> adaptive equipment needs. If you adopt out of country, then you are
> expected to provide for all this yourself. There may be funds for this
> I am not aware of to cover this in an international adoption. Even the
> of insurances do not cover everything nor does services for the blind.
> is the practical me speaking, not my heart. However, practical is
> unless you have unlimited income.
> With that in mind, by all means help a child with full knowledge of
> you will need to be prepared for!
> On Wed, Feb 10, 2010 at 11:40 AM, Heather <craney07 at rochester.rr.com>
>> I have always been interested in how one might go about adopting a blind
>> VI child from another country, but doing so and being sure that the child
>> blind only, without mental retardation could be difficult, especially if
>> child is quite young, has been abused or neglected, or if the agency lies
>> move the child out of the program. In your opinion and experience, are
>> there opertunities out there, perhaps with the agency you mentioned, to
>> adopt blind children, for whom blindness is their only disability, or
>> the system will be up front about the number, type and degree of special
>> needs? Adopting is a wonderful thing to do, and I, as a blind parent, of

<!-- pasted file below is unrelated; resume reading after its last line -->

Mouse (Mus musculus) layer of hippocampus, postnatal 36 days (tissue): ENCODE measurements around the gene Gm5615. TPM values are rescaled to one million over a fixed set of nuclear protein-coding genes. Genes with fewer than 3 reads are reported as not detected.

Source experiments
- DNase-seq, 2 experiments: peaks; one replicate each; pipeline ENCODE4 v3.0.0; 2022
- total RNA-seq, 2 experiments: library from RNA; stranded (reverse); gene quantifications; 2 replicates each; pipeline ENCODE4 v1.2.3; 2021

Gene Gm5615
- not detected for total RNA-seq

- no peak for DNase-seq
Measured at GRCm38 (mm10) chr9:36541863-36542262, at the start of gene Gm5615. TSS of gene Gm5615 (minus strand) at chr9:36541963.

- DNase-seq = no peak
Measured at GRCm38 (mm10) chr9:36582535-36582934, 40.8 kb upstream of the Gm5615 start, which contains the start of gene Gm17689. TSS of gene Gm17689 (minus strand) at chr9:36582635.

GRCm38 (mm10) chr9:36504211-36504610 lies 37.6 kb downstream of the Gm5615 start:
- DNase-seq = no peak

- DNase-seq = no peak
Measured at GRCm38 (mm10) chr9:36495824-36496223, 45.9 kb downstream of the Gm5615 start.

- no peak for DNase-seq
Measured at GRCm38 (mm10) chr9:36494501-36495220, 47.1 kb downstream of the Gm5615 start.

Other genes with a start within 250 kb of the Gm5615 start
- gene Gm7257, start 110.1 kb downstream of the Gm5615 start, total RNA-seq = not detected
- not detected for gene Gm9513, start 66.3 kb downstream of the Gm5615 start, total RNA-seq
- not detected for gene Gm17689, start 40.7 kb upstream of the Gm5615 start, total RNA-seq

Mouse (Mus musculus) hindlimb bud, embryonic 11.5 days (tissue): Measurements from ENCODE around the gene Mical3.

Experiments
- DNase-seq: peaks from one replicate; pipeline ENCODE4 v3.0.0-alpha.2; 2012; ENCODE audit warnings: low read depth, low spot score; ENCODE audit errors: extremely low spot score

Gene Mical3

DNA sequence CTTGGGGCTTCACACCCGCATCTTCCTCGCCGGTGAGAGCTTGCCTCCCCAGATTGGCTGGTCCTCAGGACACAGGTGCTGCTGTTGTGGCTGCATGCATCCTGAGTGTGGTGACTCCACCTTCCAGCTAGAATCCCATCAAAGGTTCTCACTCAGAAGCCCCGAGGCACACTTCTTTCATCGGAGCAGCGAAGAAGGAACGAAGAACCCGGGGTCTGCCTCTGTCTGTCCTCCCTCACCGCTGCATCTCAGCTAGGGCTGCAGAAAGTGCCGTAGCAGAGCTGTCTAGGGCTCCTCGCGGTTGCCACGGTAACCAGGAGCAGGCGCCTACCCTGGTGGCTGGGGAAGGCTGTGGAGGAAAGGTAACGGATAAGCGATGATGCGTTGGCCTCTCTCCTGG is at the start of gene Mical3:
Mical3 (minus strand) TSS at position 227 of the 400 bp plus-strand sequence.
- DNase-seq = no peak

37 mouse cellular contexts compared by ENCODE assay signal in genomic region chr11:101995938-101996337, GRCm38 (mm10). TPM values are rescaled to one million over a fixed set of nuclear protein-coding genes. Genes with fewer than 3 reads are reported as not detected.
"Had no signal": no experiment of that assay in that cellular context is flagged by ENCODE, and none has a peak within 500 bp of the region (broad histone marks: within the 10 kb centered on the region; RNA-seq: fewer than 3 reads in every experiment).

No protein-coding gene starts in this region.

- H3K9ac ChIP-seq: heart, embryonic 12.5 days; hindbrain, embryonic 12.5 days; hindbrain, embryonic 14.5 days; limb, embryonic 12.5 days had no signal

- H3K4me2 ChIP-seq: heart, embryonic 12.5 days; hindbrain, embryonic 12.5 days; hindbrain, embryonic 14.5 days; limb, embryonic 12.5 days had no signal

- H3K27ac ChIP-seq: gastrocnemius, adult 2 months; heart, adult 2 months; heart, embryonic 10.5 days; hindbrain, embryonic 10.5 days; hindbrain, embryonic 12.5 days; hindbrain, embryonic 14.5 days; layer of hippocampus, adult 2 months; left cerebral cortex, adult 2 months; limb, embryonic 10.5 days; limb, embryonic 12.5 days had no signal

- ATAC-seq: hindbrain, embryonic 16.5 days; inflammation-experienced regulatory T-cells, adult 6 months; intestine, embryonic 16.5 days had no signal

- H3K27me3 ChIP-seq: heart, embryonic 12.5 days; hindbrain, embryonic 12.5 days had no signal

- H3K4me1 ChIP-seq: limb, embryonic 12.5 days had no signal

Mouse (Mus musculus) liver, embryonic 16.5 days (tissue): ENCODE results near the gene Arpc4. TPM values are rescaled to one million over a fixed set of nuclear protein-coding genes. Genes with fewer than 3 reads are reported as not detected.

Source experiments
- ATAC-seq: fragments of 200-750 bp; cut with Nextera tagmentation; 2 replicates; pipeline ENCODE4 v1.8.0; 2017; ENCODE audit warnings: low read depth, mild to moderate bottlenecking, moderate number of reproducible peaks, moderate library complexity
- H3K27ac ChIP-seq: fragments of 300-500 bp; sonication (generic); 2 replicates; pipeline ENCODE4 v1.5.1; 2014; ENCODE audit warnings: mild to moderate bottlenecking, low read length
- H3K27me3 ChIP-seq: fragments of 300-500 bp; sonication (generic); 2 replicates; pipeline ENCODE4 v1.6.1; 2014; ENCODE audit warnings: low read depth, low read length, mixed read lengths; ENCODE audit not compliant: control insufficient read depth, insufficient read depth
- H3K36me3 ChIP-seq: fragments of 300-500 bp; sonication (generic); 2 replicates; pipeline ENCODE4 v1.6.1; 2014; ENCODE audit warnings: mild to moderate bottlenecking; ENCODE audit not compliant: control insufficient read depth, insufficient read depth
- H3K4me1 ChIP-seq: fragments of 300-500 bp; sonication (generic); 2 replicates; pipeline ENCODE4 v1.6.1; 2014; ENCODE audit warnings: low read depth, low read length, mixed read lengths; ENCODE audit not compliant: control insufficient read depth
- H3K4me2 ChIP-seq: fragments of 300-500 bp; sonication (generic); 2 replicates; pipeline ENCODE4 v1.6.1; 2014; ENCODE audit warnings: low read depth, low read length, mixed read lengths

>> blind mother and sighted father, feel that I could offer something
>> to a blind child in need of a family, some time in the future.
>> ----- Original Message ----- From: "holly miller" <hollym12 at gmail.com>
>> To: "NFBnet Blind Kid Mailing List,(for parents of blind children)" <
>> blindkid at nfbnet.org>
>> Sent: Tuesday, February 09, 2010 10:13 PM
>> Subject: Re: [blindkid] Adoption from China
>> I just wanted to jump in to say Hank is adopted from China & has
>>> He was almost 6 years old when he came home (July 2006).
>>> If anyone has questions about the process I'd be happy to chat with you
>>> about it.
>>> The special needs program moves much faster than the "healthy" side of
>>> things, most people can complete the process in a year or less.
>>> There are many boys available, not just girls and a wide range of ages,
>>> sometimes as young as a year. Older children often have financial
>>> assistance available. There are kids with varying types of VI/Blindness
>>> since Albinism is what's on my radar, I can say there are virtualy
>>> kids with Albinism available.
>>> Here is the video adoption announcement we sent out
>>> aka Hank's mom
>>> On Fri, Jan 29, 2010 at 12:25 PM, Deborah Kent Stein <
>>> dkent5817 at worldnet.att.net> wrote:
>>>> I have been asked to post the following announcement. Please help to
>>>> spread the word to anyone who might be interested.
>>>> I work for an international adoption agency that primarily places
>>>> Children (special needs). On our last visit to China in November, we
>>>> few children that are visually impaired. I would love to find a home
>>>> these children. Is there any way that I can submit a notice to spread
>>>> word? Or do you have any other suggestions?
>>>> Lydia Stewart
>>>> Madison Adoption Associates
>>>> 1009 Woodstream Drive
>>>> Wilmington, DE 19810
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>>>> blindkid at nfbnet.org